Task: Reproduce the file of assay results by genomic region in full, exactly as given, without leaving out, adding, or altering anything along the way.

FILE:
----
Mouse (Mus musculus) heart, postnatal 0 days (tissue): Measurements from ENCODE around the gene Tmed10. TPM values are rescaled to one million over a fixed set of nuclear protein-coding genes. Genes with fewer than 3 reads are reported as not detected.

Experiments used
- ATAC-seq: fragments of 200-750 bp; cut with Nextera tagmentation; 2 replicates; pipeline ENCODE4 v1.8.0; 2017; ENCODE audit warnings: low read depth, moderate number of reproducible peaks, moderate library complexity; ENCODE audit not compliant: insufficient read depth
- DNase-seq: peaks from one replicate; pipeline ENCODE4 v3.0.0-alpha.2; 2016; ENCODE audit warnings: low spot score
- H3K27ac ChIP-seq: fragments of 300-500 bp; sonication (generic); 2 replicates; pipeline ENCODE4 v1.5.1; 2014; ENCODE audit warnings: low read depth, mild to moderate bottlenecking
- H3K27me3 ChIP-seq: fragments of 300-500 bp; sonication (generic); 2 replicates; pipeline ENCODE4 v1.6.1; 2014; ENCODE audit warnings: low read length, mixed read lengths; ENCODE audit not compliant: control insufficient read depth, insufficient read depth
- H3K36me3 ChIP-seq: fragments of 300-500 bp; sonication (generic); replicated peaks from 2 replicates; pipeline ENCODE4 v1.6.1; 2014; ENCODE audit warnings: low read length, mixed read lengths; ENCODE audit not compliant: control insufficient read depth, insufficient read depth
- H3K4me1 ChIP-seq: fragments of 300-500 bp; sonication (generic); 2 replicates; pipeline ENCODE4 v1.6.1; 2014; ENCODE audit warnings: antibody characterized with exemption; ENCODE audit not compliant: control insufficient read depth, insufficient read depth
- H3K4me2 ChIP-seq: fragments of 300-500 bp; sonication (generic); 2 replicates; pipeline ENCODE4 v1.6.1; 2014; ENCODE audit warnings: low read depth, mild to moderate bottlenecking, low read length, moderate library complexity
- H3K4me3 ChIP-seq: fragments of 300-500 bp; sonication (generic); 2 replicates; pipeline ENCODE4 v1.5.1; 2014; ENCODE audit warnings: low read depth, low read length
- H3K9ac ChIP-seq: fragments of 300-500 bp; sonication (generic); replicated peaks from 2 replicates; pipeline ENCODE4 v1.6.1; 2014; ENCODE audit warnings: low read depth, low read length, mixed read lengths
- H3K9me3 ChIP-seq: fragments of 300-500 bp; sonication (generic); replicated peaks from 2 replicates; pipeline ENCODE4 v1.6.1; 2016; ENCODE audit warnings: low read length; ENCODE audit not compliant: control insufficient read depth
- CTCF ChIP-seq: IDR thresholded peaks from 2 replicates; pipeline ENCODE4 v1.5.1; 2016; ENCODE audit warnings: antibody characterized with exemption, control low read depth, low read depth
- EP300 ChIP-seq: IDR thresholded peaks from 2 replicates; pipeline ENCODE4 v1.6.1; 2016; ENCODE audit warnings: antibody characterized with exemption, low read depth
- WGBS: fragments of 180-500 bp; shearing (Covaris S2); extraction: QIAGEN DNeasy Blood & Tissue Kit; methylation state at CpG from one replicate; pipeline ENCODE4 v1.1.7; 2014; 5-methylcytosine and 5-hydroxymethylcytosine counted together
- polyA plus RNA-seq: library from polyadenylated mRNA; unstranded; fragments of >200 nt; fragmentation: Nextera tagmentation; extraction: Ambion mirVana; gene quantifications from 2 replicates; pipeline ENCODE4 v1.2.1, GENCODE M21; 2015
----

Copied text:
Mouse (Mus musculus) heart, postnatal 0 days (tissue): Measurements from ENCODE around the gene Tmed10. TPM values are rescaled to one million over a fixed set of nuclear protein-coding genes. Genes with fewer than 3 reads are reported as not detected.

Experiments used
- ATAC-seq: fragments of 200-750 bp; cut with Nextera tagmentation; 2 replicates; pipeline ENCODE4 v1.8.0; 2017; ENCODE audit warnings: low read depth, moderate number of reproducible peaks, moderate library complexity; ENCODE audit not compliant: insufficient read depth
- DNase-seq: peaks from one replicate; pipeline ENCODE4 v3.0.0-alpha.2; 2016; ENCODE audit warnings: low spot score
- H3K27ac ChIP-seq: fragments of 300-500 bp; sonication (generic); 2 replicates; pipeline ENCODE4 v1.5.1; 2014; ENCODE audit warnings: low read depth, mild to moderate bottlenecking
- H3K27me3 ChIP-seq: fragments of 300-500 bp; sonication (generic); 2 replicates; pipeline ENCODE4 v1.6.1; 2014; ENCODE audit warnings: low read length, mixed read lengths; ENCODE audit not compliant: control insufficient read depth, insufficient read depth
- H3K36me3 ChIP-seq: fragments of 300-500 bp; sonication (generic); replicated peaks from 2 replicates; pipeline ENCODE4 v1.6.1; 2014; ENCODE audit warnings: low read length, mixed read lengths; ENCODE audit not compliant: control insufficient read depth, insufficient read depth
- H3K4me1 ChIP-seq: fragments of 300-500 bp; sonication (generic); 2 replicates; pipeline ENCODE4 v1.6.1; 2014; ENCODE audit warnings: antibody characterized with exemption; ENCODE audit not compliant: control insufficient read depth, insufficient read depth
- H3K4me2 ChIP-seq: fragments of 300-500 bp; sonication (generic); 2 replicates; pipeline ENCODE4 v1.6.1; 2014; ENCODE audit warnings: low read depth, mild to moderate bottlenecking, low read length, moderate library complexity
- H3K4me3 ChIP-seq: fragments of 300-500 bp; sonication (generic); 2 replicates; pipeline ENCODE4 v1.5.1; 2014; ENCODE audit warnings: low read depth, low read length
- H3K9ac ChIP-seq: fragments of 300-500 bp; sonication (generic); replicated peaks from 2 replicates; pipeline ENCODE4 v1.6.1; 2014; ENCODE audit warnings: low read depth, low read length, mixed read lengths
- H3K9me3 ChIP-seq: fragments of 300-500 bp; sonication (generic); replicated peaks from 2 replicates; pipeline ENCODE4 v1.6.1; 2016; ENCODE audit warnings: low read length; ENCODE audit not compliant: control insufficient read depth
- CTCF ChIP-seq: IDR thresholded peaks from 2 replicates; pipeline ENCODE4 v1.5.1; 2016; ENCODE audit warnings: antibody characterized with exemption, control low read depth, low read depth
- EP300 ChIP-seq: IDR thresholded peaks from 2 replicates; pipeline ENCODE4 v1.6.1; 2016; ENCODE audit warnings: antibody characterized with exemption, low read depth
- WGBS: fragments of 180-500 bp; shearing (Covaris S2); extraction: QIAGEN DNeasy Blood & Tissue Kit; methylation state at CpG from one replicate; pipeline ENCODE4 v1.1.7; 2014; 5-methylcytosine and 5-hydroxymethylcytosine counted together
- polyA plus RNA-seq: library from polyadenylated mRNA; unstranded; fragments of >200 nt; fragmentation: Nextera tagmentation; extraction: Ambion mirVana; gene quantifications from 2 replicates; pipeline ENCODE4 v1.2.1, GENCODE M21; 2015